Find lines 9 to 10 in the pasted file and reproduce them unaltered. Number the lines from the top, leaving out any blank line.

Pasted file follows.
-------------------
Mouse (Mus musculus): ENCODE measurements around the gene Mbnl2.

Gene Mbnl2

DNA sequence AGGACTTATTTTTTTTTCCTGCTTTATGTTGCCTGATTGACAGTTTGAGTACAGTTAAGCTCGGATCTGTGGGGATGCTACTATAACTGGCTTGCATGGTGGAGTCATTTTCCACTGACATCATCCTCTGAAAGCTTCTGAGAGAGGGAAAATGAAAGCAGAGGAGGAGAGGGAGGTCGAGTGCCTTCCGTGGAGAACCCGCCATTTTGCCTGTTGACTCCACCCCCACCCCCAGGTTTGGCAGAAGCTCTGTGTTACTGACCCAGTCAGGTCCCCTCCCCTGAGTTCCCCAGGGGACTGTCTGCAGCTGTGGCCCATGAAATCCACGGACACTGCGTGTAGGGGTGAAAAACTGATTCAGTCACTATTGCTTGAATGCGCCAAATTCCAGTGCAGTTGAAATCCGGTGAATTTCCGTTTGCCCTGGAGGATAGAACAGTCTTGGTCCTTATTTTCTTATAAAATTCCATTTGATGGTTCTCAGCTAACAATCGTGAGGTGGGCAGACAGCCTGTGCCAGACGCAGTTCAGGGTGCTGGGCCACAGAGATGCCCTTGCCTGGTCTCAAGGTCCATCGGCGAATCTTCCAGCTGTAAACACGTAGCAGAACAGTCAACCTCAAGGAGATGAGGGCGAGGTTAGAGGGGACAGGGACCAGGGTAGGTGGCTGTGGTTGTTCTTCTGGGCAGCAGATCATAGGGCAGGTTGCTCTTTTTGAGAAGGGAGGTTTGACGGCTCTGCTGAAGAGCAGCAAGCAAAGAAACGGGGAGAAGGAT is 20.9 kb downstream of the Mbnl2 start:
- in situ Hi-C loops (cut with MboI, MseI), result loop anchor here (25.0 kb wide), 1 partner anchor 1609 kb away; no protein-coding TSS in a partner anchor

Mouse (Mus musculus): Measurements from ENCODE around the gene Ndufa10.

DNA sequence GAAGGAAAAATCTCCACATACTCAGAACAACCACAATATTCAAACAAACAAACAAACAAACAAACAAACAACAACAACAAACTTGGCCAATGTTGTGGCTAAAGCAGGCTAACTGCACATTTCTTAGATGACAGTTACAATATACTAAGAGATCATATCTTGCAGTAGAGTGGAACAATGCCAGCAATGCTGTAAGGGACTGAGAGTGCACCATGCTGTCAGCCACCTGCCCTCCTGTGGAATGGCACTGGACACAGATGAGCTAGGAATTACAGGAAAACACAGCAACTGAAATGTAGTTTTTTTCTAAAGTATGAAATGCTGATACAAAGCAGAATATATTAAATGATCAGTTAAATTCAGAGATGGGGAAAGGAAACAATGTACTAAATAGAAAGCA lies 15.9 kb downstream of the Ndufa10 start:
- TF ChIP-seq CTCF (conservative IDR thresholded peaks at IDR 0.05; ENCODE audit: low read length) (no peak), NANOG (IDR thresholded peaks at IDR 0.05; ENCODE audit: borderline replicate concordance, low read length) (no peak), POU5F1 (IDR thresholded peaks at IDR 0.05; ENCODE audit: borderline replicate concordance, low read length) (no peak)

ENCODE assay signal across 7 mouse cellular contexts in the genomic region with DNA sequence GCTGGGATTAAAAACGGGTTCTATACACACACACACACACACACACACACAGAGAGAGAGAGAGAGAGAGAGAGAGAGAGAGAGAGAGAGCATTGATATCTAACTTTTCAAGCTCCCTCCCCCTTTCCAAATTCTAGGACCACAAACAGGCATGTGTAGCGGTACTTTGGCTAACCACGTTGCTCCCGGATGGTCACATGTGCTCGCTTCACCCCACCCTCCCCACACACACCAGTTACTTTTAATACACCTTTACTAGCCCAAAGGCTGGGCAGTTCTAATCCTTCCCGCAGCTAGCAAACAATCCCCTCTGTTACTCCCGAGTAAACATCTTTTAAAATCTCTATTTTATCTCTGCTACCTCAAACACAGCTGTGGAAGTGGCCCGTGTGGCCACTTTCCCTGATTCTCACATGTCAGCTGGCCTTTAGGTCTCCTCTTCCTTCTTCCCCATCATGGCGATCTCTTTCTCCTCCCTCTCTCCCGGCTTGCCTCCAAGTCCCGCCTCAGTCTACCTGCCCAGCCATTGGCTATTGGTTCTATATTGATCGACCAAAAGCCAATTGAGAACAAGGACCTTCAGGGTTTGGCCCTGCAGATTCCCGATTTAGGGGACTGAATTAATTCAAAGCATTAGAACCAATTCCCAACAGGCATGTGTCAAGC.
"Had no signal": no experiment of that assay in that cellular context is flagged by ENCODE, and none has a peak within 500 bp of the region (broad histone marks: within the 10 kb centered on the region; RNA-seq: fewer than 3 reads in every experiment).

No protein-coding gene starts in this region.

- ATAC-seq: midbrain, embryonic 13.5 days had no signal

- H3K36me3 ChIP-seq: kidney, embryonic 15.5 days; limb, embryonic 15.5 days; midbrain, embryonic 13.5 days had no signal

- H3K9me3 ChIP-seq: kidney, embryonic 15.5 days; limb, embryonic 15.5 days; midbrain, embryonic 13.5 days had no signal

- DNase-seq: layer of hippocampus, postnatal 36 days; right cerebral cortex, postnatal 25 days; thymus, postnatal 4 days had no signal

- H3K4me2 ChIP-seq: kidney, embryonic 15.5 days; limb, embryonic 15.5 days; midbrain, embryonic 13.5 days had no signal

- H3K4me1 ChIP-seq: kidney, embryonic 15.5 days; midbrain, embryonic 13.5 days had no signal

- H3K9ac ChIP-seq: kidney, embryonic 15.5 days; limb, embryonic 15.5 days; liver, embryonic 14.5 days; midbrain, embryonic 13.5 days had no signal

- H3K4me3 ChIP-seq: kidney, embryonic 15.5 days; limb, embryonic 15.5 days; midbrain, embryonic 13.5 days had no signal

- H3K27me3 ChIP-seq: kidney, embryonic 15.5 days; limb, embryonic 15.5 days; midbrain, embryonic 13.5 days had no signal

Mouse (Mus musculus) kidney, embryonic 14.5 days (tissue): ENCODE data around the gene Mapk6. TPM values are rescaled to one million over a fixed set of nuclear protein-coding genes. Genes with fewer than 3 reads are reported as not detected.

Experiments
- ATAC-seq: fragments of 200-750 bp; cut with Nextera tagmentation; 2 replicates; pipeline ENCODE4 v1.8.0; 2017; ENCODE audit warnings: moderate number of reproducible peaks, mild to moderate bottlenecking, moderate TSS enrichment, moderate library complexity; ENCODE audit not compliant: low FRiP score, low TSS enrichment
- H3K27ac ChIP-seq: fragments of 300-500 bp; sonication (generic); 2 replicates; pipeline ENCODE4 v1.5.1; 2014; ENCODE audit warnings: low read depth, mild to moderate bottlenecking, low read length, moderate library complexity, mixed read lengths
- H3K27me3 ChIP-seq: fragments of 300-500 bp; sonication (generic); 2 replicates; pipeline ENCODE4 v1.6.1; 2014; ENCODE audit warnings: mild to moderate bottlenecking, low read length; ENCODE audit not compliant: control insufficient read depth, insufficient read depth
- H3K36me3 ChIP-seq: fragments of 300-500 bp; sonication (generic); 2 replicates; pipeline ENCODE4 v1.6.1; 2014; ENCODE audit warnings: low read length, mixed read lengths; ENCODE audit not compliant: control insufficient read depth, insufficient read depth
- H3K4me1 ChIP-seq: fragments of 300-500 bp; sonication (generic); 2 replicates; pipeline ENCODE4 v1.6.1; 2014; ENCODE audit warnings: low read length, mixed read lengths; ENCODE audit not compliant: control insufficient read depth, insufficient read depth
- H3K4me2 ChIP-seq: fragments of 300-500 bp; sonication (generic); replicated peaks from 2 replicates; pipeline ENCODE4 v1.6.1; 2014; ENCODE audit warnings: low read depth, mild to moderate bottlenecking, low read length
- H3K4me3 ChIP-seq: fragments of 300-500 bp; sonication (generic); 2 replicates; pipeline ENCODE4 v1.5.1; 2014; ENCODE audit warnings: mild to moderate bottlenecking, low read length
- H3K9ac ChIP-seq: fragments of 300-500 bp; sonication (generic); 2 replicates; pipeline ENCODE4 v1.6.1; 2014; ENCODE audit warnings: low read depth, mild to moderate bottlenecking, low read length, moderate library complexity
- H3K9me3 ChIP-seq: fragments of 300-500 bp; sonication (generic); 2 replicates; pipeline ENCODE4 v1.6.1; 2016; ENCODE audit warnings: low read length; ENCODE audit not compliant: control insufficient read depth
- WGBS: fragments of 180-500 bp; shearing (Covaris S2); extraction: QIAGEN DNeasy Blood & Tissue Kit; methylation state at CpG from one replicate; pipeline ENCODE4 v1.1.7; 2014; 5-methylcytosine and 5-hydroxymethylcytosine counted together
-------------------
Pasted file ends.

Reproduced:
"Had no signal": no experiment of that assay in that cellular context is flagged by ENCODE, and none has a peak within 500 bp of the region (broad histone marks: within the 10 kb centered on the region; RNA-seq: fewer than 3 reads in every experiment).

No protein-coding gene starts in this region.